What is the impact of cutting HS2 north of Birmingham?
The PA news agency answers 13 key questions on the situation.
The Prime Minister has axed plans to extend HS2 beyond Birmingham.
Here the PA news agency answers 13 key questions on the situation:
– Are there doubts about Phase 1 between London and Birmingham?
The only current uncertainty is whether Old Oak Common in London’s western suburbs will be the permanent terminus in the capital or whether the line will reach Euston.
– What was the plan for HS2 north of Birmingham?
In Phase 2a, the high-speed railway was due to be extended from the West Midlands to Crewe.
It was then due to be built up to Manchester in Phase 2b, and to the East Midlands in another phase.
– Where will HS2 trains run now Phases 2a and 2b are cut?
Trains will serve central Birmingham on high-speed lines and connect to the West Coast Main Line (WCML) at the Handsacre Link in Lichfield, Staffordshire.
They will then call at locations such as Manchester, Liverpool and Scotland.
– What about plans for HS2 trains to serve the East Midlands and Yorkshire?
They have been scrapped.
– What is the problem with having HS2 trains on the WCML?
One of the main reasons HS2 was designed was to remove intercity trains from the WCML, which has very little spare capacity.
This would enable more stopping services and freight trains to run on the WCML.
That will not happen north of Birmingham without HS2.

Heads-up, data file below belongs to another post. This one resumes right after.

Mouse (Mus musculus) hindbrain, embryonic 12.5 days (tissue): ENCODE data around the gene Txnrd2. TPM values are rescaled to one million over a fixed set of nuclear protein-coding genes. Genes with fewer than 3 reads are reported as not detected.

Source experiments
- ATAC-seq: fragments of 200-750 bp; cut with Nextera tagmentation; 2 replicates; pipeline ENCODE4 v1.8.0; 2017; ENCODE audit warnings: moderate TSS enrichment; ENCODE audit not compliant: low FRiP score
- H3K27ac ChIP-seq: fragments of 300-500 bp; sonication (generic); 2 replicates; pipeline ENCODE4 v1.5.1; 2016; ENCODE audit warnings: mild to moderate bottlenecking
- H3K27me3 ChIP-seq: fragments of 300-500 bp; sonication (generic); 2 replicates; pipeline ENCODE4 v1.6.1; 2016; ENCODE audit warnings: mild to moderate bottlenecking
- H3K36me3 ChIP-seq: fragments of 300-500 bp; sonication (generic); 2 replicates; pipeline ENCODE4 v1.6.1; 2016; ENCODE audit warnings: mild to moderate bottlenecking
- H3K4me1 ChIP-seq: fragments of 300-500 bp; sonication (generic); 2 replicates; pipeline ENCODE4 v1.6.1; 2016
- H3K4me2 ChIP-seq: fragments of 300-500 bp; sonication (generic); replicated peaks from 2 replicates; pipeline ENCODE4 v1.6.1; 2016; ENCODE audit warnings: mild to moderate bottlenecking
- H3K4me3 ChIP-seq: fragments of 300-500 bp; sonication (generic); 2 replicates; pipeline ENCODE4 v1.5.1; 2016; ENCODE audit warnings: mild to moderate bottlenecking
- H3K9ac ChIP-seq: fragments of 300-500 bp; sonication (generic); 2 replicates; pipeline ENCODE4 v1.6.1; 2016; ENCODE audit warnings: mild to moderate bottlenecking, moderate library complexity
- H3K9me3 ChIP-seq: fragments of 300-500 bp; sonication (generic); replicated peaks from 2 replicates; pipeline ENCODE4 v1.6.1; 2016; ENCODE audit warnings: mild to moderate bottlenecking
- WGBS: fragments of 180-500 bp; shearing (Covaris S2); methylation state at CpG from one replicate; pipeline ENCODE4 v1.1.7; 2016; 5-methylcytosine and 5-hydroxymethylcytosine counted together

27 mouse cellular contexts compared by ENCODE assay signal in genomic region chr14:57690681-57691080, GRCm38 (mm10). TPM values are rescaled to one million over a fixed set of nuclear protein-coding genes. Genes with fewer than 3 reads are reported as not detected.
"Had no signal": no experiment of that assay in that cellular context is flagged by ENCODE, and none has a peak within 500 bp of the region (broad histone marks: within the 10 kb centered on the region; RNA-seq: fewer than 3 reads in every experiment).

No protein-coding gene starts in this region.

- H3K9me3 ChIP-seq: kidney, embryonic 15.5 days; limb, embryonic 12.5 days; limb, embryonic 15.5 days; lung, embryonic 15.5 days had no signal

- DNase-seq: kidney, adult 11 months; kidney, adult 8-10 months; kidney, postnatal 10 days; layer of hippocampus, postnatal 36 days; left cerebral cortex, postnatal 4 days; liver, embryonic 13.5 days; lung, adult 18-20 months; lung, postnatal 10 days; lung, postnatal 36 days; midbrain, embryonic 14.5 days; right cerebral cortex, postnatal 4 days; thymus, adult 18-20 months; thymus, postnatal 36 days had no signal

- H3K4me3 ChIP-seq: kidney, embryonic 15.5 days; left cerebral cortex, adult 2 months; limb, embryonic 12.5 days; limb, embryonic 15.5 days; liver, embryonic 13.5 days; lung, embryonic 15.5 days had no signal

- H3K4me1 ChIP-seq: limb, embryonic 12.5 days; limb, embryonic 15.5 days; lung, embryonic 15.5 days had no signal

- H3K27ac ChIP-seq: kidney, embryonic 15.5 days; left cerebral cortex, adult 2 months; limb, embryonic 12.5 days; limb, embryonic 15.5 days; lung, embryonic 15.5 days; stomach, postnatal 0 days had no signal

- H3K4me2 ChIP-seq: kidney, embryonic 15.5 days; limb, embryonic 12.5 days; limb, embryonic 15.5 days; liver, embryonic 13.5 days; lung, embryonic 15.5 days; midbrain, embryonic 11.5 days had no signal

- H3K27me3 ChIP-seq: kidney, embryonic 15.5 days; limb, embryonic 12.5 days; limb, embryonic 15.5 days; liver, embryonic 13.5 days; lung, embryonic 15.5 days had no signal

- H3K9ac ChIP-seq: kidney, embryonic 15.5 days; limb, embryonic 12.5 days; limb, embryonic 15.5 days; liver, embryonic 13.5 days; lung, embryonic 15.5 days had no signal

– Does this affect drivers?
The failure to provide more capacity for freight trains means benefits from reductions in road congestion will be lost.
– What about journey times?
Journey times between London Euston and Manchester were expected to be cut from around two hours and six minutes today to around one hour and 41 minutes under Phase 1 of HS2, although the initial London terminus will be Old Oak Common.
They were due to be slashed again to just one hour and 11 minutes once Phase 2b was completed.
For the Birmingham-Manchester route, journey times were due to be reduced from around one hour and 26 minutes today to just 41 minutes under Phase 2b.
– Has HS2 work started north of Birmingham?
Phase 1 of HS2 includes a 19-mile section of route between Curdworth in Warwickshire and Handsacre, Staffordshire.
Some of this work has been paused since March, but much of the construction continues.
Recent examples include two bridges being installed near Lichfield, Staffordshire.
– What about Phases 2a and 2b?
Preparatory work for Phase 2a is ongoing, while some residents on the Phase 2b route have already voluntarily sold their homes to HS2 Ltd.
– How much has been spent on Phases 2a and 2b?
In an update to Parliament on June 19, rail minister Huw Merriman said £900 million had been spent on Phase 2a, and £700 million on Phase 2b.
– What is Northern Powerhouse Rail (NPR)?
It is a plan to improve east-west rail connections across the North.
– How is it linked to HS2?
NPR and HS2 were being designed so trains would run between the two networks and on to the wider railway system.
NPR was set to rely on some infrastructure built by HS2, including for a complicated section through central Manchester.
Scrapping HS2 north of Birmingham puts the finances of NPR in doubt.
– What about rail improvements in other parts of the country?
Progress on East West Rail – a scheme to re-establish a rail link between Cambridge and Oxford – is ongoing.